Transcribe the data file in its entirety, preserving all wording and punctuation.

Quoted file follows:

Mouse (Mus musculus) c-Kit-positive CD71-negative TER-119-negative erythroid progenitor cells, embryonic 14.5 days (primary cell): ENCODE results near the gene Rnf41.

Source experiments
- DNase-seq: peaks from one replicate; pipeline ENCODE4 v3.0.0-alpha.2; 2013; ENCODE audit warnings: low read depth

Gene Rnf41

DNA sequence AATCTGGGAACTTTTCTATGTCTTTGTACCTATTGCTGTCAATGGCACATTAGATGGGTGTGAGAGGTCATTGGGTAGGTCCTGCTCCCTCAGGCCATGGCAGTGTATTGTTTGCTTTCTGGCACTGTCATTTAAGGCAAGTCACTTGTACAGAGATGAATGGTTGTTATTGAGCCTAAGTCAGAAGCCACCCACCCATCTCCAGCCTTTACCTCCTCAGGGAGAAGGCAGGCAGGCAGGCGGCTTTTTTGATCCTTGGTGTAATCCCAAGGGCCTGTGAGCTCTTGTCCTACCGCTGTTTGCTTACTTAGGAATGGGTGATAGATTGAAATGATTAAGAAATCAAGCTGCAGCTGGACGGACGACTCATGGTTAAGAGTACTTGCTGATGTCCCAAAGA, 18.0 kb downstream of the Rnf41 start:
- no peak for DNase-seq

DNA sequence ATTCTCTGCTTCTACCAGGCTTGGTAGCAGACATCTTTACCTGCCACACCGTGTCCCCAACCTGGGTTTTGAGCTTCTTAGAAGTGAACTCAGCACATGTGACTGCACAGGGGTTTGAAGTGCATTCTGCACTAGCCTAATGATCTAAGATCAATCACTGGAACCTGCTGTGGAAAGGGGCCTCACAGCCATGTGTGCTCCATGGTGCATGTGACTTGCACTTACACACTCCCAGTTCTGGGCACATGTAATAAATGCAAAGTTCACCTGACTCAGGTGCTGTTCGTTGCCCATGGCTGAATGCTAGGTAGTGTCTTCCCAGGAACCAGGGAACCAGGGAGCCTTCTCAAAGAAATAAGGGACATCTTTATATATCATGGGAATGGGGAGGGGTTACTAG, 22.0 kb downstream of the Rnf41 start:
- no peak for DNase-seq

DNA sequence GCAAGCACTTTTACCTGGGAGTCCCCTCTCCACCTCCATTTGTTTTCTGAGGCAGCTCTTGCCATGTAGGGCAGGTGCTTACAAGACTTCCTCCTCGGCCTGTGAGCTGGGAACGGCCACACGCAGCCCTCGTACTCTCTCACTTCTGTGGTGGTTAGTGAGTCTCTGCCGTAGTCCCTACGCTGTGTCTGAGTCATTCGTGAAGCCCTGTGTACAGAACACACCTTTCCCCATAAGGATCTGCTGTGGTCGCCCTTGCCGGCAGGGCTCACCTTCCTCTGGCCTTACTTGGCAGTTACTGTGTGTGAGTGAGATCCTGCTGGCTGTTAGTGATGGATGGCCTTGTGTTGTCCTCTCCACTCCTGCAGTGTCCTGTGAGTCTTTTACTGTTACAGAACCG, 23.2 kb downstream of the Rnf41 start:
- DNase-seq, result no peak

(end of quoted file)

Mouse (Mus musculus) c-Kit-positive CD71-negative TER-119-negative erythroid progenitor cells, embryonic 14.5 days (primary cell): ENCODE results near the gene Rnf41.

Source experiments
- DNase-seq: peaks from one replicate; pipeline ENCODE4 v3.0.0-alpha.2; 2013; ENCODE audit warnings: low read depth

Gene Rnf41

DNA sequence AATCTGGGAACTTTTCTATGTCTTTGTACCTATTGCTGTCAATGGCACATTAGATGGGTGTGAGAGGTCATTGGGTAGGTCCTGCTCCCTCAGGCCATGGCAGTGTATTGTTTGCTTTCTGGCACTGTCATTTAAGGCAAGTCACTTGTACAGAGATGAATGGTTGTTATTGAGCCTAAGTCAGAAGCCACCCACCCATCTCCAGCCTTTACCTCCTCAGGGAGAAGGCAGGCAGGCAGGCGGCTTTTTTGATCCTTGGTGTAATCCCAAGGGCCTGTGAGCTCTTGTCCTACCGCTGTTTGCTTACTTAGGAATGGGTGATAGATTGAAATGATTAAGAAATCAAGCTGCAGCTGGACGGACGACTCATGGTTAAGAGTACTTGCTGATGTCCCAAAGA, 18.0 kb downstream of the Rnf41 start:
- no peak for DNase-seq

DNA sequence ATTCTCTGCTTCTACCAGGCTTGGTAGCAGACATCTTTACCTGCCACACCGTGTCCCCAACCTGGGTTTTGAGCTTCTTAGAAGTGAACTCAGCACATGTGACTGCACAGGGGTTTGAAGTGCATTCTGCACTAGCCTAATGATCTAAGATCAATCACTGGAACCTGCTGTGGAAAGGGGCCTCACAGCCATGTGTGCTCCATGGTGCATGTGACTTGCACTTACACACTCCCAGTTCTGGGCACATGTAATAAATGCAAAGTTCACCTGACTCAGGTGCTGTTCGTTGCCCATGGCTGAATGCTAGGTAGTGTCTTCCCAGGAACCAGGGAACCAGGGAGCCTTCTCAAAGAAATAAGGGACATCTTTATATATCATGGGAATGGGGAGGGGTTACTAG, 22.0 kb downstream of the Rnf41 start:
- no peak for DNase-seq

DNA sequence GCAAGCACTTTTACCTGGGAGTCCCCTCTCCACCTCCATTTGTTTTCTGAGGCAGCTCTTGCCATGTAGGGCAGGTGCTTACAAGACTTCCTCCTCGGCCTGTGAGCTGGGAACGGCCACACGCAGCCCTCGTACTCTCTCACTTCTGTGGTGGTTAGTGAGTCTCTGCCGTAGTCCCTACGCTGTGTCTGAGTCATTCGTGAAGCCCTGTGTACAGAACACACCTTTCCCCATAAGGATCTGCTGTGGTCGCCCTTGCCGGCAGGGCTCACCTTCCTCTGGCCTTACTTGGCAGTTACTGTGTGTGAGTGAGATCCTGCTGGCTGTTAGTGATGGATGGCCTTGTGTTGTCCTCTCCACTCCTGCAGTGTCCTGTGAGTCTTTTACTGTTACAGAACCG, 23.2 kb downstream of the Rnf41 start:
- DNase-seq, result no peak